Python also gets the edge in numbers of useful applications. As of 2017, the official package repository for Python, PyPI, hosted more than 100,000 packages. The R repository, CRAN, hosted more than 10,000 packages. By early 2020, the packages on PyPI had grown to 225,000, while the R packages on CRAN totaled over 15,000. The Python contributions grew about 2.5x faster than the ones for R over the past three years. Many commentators now note that areas of past advantage for R in areas like data analysis and data processing pipelines have been equaled with new Python libraries like NumPy, pandas, SciPy, scikit-learn, etc. One can also use RPy2 to access R functionality through Python.
Performance and scalability are two further considerations. Though Python is an interpreted language, its more modern libraries have greatly improved the language’s performance. R, perhaps, is also not as capable for handling extremely large datasets, another area where add-in libraries have greatly assisted Python. Python was also an earlier innovator in the interactive lab notebook arena with iPython (now Jupyter Notebook). This interactive notebook approach grew out of early examples from the Mathematica computing system, and is now available for multiple languages. Notebooks are a useful documentation and interaction focus when doing data science development with KBpedia. Notebooks are a key theme in many of the KBpedia installments to come.
Lastly, from a newbie perspective, most would argue that Python is more readable and easier to learn than R. There is also perhaps less consistency in language and syntax approach across R’s contributed libraries and packages than what one finds with Python. We can also say that R is perhaps more used and popular in academia. While Python is commonly taught in universities, it is also popular within enterprises, another advantage. We can summarize these various dimensions of comparison in Table 1:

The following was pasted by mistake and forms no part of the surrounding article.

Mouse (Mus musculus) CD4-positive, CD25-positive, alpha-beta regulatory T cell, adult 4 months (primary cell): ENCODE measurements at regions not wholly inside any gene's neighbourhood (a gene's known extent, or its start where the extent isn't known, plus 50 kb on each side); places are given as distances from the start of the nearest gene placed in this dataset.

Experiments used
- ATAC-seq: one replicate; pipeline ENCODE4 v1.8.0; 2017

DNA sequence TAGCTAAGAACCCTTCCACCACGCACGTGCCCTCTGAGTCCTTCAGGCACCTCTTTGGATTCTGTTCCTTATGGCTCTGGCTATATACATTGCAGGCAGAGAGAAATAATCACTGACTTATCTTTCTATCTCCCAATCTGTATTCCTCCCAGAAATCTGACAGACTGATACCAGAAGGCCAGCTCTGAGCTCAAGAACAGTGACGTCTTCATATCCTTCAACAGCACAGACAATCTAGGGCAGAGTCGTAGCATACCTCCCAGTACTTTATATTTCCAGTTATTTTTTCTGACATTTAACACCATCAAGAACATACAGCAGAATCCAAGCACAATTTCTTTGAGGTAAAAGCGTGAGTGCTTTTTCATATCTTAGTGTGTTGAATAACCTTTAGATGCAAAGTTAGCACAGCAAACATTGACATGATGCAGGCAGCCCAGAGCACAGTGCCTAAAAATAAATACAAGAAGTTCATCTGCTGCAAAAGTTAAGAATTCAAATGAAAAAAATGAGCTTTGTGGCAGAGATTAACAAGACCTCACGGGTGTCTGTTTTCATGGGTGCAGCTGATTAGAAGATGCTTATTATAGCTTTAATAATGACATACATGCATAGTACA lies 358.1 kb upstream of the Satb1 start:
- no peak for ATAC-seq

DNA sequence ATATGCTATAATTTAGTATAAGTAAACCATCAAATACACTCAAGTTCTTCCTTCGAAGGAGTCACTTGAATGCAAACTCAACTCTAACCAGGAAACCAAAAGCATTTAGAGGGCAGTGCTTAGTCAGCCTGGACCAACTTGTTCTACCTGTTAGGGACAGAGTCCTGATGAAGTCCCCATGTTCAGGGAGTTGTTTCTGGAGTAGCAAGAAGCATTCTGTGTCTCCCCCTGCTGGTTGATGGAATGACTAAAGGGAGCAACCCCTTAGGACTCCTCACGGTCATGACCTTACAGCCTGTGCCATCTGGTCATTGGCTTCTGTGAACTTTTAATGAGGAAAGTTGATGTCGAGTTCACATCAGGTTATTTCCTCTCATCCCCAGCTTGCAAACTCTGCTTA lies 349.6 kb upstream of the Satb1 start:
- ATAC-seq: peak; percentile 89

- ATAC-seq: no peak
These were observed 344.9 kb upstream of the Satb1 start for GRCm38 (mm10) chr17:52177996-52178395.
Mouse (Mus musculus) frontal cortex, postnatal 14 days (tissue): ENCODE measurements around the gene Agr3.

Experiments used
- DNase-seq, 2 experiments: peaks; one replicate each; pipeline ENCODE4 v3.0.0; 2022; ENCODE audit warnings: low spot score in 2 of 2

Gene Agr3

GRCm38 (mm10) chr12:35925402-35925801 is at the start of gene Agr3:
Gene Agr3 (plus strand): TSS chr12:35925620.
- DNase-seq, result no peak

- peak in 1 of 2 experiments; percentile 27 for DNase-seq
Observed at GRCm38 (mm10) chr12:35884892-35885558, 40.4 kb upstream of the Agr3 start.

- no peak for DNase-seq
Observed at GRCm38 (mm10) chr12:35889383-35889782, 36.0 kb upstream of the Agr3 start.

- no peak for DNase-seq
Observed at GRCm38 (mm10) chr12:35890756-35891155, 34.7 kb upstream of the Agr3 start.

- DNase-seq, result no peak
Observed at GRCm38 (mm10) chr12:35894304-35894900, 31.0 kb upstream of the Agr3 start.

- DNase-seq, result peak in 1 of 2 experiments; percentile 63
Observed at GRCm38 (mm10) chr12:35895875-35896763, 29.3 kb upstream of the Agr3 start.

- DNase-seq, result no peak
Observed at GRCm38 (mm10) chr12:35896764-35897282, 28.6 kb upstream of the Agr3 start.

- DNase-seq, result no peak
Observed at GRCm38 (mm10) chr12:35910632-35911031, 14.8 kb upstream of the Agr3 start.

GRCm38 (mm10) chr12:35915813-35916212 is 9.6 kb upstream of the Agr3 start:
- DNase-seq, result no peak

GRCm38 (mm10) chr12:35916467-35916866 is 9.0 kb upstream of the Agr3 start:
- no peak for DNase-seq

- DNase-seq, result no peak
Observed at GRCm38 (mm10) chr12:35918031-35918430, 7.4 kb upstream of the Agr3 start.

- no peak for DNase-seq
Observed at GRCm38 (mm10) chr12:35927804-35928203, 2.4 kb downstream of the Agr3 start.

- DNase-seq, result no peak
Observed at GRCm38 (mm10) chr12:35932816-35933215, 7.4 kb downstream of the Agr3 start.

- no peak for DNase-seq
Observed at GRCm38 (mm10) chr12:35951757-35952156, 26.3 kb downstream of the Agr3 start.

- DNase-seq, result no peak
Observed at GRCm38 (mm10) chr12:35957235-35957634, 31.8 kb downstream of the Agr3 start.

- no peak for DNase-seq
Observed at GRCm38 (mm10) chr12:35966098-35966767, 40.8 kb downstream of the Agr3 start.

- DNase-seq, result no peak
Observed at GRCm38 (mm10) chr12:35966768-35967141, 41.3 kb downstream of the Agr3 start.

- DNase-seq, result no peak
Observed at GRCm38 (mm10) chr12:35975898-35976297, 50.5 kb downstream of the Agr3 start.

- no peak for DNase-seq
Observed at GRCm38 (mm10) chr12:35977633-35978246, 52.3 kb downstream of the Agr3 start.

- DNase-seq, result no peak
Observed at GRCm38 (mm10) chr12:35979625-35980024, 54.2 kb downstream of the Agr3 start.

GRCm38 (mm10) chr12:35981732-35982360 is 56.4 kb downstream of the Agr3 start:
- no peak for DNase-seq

|Easier to learn||✓|
|Used in enterprises||✓|
|Used in academia||✓|
Capable developers in any language justifiably argue that if you know what you are doing you can get acceptable performance and sustainable code from any of today’s modern languages. From a newbie perspective, however, Python also has the reputation of getting acceptable performance with comparatively quick development even for new or bad programmers. As your guide in this process, I think I fit that definition.
Another important dimension in evaluating a language choice is, How does it fit with my anticipated environment? The platforms we use? The skills and tools we have?
Our next installments in this series deal with our operating environment and how to set it up. A family of tools is required to effectively use and modify a large and connected knowledge graph like KBpedia. Language choices we make going in may interact well with this family or not. If problems are anticipated for some individual tools, we either need to find substitute tools or change our language choice. In our evaluation of the KBpedia tools family there is one member, the OWL API, that has been a critical linchpin to our work, as well as a Java application. My due diligence to date has not identified a Python-based alternative that looks as fully capable. However, there are promising ways of linking Python to Java. Knowing that, we are proceeding forward with Python as our language choice. We shall see whether this poses a small or large speed bump on our path. This is an example of a risk arising from due diligence that can only be resolved by being far enough along in the learning process.
The degree of due diligence is a function of the economic dependence of the choice. In an enterprise environment, I would test and investigate more. I would also like to see R and Python and Clojure capabilities developed simultaneously, though with most people devoted to the production choice. I have also traditionally encouraged developers with recognition and incentives to try out and pick up new languages as part of their professional activities.
Still, considering our newbie target audience and our intent to learn and discover about KBpedia, I have comfort that Python will be a useful choice for our investigations. We’ll be better able to assess this risk as our series moves on.